Although the epub:type attribute and the DPUB ARIA roles may seem very similar, their purposes and applications are quite different.
The epub:type attribute is used to express domain-specific semantics in EPUB Content Documents and Media Overlay Documents, using the structural information it carries complementing the underlying vocabulary. Currently the default vocabulary for the epub:type attribute is the EPUB 3 Structural Semantics Vocabulary, which is part of the EPUB3 standard.
Applying the epub:type attribute to an element does not change its nature for assistive technology, nor does it enhance the accessibility of the content. Instead, it just provides hints about the purpose of an element and enriches content for use in publishing workflows and for author-defined purposes. In brief, the epub:type attribute is only intended for publishing semantics and Reading System enhancement, it does not impact accessibility nor the behavior of assistive technology.
The DPUB ARIA, on the contrary, is an extension of the WAI-ARIA, a technical specification aiming at improving web accessibility and interoperability with assistive technologies.
Currently, the two technologies coexist.
How to include DPUB ARIA roles in EPUB publications?
Unfortunately, the support of DPUB ARIA roles by authoring tools is still very limited. InDesign, for example, allows to assign a semantic to some parts of the publication, which is translated into the epub:type and its reference value in the semantic dictionary, but does not support DPUB ARIA roles.
It is to be expected that over time authoring tools will increasingly support these roles, enabling the creation of more semantically structured digital publications that are more accessible to users of assistive technologies.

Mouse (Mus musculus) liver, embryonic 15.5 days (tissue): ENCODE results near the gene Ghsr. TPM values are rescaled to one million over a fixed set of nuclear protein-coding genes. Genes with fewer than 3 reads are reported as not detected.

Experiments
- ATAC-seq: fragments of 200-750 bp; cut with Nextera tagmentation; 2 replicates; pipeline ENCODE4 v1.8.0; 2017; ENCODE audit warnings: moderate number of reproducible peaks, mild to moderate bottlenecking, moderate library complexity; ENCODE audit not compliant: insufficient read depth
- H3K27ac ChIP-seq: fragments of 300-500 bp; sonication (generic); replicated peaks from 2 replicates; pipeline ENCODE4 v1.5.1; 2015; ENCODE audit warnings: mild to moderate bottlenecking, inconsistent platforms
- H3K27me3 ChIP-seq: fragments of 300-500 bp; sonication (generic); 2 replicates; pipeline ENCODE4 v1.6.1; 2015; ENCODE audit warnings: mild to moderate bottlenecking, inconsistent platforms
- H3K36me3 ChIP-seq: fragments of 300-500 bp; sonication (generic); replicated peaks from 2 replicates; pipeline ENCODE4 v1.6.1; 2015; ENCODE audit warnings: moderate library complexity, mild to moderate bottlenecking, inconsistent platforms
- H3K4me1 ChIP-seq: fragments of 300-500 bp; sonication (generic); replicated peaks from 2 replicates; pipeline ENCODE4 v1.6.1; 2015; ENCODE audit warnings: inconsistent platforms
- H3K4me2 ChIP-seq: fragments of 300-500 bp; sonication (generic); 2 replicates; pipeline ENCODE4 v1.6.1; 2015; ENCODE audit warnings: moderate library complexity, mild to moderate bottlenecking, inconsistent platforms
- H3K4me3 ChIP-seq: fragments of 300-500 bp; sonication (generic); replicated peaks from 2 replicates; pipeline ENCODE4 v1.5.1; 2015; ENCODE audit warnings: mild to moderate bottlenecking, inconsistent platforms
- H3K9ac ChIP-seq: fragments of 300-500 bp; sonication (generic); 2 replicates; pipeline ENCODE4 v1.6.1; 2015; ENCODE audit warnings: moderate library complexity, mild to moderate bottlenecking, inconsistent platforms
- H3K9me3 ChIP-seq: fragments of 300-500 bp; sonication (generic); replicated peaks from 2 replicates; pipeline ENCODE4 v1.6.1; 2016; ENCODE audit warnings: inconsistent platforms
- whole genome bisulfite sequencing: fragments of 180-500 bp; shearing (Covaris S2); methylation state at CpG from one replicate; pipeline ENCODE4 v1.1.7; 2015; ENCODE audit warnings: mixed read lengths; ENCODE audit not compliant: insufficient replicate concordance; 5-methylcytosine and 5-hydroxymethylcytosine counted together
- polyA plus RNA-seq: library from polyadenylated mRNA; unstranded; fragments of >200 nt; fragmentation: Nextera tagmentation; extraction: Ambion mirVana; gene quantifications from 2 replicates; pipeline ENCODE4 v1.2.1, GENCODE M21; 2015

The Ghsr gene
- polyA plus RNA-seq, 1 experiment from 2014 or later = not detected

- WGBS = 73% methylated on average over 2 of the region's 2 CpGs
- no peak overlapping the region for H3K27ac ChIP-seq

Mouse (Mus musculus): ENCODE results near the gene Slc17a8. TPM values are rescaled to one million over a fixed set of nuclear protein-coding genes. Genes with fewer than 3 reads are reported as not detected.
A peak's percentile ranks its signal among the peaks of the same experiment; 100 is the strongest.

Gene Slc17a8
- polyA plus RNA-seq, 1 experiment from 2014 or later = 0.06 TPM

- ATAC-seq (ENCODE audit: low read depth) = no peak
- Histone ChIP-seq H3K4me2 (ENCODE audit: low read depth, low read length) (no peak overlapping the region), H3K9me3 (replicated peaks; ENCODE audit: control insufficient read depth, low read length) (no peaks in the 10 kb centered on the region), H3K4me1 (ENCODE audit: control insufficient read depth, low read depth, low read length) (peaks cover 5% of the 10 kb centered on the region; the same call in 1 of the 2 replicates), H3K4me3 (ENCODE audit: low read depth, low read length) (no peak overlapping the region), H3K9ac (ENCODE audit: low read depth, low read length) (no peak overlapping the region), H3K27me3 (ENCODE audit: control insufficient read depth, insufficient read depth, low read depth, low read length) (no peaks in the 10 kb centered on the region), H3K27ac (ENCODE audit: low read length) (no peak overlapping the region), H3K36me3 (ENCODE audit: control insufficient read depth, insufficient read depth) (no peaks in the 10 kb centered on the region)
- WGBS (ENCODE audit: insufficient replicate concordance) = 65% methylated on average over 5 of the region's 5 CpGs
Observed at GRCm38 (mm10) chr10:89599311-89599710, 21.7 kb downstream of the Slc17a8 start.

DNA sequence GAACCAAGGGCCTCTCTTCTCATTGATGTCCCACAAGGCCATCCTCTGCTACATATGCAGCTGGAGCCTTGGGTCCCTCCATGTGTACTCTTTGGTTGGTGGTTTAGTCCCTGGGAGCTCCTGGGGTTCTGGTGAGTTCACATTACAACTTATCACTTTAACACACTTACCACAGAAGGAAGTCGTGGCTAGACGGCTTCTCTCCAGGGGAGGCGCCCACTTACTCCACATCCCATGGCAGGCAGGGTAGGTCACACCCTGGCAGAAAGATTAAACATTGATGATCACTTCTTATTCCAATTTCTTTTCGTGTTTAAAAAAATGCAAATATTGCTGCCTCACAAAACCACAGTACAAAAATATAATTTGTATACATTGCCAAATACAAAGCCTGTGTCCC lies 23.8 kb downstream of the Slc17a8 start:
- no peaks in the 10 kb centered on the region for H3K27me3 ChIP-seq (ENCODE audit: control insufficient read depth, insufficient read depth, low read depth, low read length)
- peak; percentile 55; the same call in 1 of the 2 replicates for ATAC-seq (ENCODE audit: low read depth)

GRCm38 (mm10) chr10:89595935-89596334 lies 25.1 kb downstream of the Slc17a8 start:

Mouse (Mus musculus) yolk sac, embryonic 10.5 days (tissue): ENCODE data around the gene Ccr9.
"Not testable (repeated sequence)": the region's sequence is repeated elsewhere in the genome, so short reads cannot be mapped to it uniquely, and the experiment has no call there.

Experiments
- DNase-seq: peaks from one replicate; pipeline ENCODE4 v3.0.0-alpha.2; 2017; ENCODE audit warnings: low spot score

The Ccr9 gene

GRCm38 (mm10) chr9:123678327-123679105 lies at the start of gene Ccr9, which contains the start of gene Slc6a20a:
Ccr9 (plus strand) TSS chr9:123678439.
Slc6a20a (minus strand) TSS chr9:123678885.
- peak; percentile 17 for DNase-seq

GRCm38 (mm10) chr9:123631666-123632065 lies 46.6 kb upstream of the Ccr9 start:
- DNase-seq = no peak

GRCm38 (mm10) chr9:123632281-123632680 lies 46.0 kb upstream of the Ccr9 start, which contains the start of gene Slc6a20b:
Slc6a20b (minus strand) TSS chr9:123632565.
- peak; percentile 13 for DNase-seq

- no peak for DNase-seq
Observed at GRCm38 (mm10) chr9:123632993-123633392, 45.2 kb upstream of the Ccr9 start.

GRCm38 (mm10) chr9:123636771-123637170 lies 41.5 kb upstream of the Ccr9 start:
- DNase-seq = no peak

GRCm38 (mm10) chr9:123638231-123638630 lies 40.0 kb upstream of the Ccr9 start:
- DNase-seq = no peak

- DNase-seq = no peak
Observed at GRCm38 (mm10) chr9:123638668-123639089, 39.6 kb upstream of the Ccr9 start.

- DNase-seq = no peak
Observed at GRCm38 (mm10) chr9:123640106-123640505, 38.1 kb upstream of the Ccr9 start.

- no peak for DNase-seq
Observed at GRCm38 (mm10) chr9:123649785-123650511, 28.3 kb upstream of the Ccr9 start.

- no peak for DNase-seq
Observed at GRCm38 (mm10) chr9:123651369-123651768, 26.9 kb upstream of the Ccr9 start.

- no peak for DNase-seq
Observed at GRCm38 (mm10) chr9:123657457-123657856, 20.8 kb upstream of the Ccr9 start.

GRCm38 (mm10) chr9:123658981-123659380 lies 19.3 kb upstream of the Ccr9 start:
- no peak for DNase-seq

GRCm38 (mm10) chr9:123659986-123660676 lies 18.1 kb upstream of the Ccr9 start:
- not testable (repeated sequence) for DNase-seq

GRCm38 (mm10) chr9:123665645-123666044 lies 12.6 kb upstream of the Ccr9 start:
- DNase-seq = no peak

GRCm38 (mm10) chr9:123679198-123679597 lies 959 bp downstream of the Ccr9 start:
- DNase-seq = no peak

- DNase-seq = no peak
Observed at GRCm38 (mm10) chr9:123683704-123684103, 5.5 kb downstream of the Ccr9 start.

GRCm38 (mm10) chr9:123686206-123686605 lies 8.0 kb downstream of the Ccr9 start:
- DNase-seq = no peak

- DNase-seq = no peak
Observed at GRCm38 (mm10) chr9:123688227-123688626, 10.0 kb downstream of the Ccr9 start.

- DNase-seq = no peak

Is DPUB ARIA supported by assistive technologies?
This question is asked by many content creators, but even within the accessible digital publishing community it is not clear what support assistive technologies offer to metadata expressed with DPUB ARIA. Starting from this cue, a mapping work has begun within the working groups of the DAISY Consortium, with the support of Fondazione LIA.
This is a work in progress: we started by mapping the support of DPUB ARIA within browsers (since browser engines are the basis of many reading solutions) on different platforms and then checking the interaction between browsers and assistive technologies (screen readers).
Initial results show that there is still work to be done, but one combination amazed us: using Chrome on Android, with TalkBack assistive technology most of the DPUB ARIA roles are recognized and communicated to the user.
Now the work is to raise awareness among the developers of the different platforms so that they increase the implementation both on the browser side and on the assistive technology side.
The document was published by the Accessible Rich Internet Applications Working Group and, although is intended to become a W3C Recommendation, is still a work in progress, meaning it could be updated, replaced or obsoleted by other documents at any time.
You can see the progress of the work on the public repository: https://github.com/daisy/transitiontoepub